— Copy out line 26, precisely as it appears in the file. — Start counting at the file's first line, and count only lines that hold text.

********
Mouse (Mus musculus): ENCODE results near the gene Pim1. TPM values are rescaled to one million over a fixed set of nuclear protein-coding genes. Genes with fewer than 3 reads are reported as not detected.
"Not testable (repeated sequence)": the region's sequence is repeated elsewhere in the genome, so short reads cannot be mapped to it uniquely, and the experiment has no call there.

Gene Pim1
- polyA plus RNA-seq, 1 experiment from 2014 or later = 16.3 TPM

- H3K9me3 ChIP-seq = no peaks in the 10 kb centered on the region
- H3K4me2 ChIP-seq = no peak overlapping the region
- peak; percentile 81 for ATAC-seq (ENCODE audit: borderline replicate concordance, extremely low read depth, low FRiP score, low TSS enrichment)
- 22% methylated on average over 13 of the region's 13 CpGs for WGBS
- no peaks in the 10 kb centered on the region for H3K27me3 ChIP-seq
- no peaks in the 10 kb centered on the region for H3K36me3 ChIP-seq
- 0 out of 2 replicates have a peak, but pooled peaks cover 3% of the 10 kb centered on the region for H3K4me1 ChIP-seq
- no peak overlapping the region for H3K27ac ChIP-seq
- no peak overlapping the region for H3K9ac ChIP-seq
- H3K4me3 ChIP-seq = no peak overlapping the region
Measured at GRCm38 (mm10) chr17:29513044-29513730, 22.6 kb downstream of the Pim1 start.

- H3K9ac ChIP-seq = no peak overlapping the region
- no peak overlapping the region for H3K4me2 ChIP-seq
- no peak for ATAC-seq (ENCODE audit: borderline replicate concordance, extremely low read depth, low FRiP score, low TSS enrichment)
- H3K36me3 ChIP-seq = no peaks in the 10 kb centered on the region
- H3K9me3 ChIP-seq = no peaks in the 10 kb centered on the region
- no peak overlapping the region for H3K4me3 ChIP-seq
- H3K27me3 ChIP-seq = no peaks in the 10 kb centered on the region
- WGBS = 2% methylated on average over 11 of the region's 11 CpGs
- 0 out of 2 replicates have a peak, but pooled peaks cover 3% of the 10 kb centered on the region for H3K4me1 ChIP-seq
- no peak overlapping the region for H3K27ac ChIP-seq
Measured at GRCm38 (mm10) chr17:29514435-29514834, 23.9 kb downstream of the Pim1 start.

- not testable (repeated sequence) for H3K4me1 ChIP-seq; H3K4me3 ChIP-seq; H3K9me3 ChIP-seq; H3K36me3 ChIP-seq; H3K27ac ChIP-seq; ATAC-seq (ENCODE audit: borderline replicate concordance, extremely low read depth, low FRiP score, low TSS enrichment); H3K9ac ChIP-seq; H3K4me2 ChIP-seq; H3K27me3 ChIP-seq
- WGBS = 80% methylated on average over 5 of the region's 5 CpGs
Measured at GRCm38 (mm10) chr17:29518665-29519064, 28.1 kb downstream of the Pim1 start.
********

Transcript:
Measured at GRCm38 (mm10) chr17:29514435-29514834, 23.9 kb downstream of the Pim1 start.